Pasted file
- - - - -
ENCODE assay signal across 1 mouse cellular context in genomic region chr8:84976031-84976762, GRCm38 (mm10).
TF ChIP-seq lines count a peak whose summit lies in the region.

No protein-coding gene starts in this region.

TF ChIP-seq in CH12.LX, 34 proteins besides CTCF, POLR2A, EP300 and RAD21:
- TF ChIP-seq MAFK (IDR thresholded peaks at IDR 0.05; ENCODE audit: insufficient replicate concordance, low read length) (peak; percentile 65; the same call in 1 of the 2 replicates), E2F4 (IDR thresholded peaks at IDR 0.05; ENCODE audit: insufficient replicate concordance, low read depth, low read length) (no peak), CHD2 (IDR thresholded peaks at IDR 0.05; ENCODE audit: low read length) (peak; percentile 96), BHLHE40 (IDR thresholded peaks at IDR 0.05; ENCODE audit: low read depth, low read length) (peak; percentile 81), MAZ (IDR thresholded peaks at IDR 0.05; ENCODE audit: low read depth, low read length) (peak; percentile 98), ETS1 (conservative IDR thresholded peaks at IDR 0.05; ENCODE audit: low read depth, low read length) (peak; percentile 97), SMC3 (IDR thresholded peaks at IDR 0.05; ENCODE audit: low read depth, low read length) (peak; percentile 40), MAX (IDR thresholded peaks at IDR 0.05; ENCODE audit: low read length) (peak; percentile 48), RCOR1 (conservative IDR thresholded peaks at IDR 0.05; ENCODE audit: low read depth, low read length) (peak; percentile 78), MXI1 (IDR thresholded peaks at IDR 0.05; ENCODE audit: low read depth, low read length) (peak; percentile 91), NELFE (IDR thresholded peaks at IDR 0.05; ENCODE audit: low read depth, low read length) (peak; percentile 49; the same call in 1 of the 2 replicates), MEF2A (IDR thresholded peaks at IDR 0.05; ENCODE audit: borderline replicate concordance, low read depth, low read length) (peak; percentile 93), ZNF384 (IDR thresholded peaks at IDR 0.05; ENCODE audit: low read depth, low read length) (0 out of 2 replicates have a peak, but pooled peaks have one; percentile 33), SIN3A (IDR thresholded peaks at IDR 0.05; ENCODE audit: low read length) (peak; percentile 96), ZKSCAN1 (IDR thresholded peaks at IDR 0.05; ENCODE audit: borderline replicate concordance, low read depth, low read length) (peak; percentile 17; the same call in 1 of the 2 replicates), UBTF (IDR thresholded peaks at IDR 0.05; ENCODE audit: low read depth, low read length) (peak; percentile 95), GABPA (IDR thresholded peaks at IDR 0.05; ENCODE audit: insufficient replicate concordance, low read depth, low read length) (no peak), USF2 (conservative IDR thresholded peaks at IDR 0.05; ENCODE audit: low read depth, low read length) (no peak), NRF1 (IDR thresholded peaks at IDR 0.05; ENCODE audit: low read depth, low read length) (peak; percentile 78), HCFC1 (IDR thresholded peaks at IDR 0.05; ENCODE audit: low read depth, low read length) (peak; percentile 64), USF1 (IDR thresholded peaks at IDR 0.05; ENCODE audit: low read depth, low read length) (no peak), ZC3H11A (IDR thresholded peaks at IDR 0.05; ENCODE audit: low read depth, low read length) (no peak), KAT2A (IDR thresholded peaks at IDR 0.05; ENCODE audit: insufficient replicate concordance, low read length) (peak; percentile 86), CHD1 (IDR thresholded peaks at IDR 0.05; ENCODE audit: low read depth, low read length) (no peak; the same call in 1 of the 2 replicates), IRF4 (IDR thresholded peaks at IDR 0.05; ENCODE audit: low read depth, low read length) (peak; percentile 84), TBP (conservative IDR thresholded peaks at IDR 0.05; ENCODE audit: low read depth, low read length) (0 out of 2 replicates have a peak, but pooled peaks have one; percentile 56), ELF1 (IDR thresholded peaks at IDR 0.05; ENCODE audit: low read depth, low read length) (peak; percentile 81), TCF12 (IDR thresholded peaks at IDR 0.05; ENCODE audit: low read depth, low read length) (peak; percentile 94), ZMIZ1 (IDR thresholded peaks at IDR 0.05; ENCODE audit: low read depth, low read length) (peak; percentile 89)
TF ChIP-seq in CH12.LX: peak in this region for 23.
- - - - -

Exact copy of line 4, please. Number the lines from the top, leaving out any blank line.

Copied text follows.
TF ChIP-seq in CH12.LX, 34 proteins besides CTCF, POLR2A, EP300 and RAD21: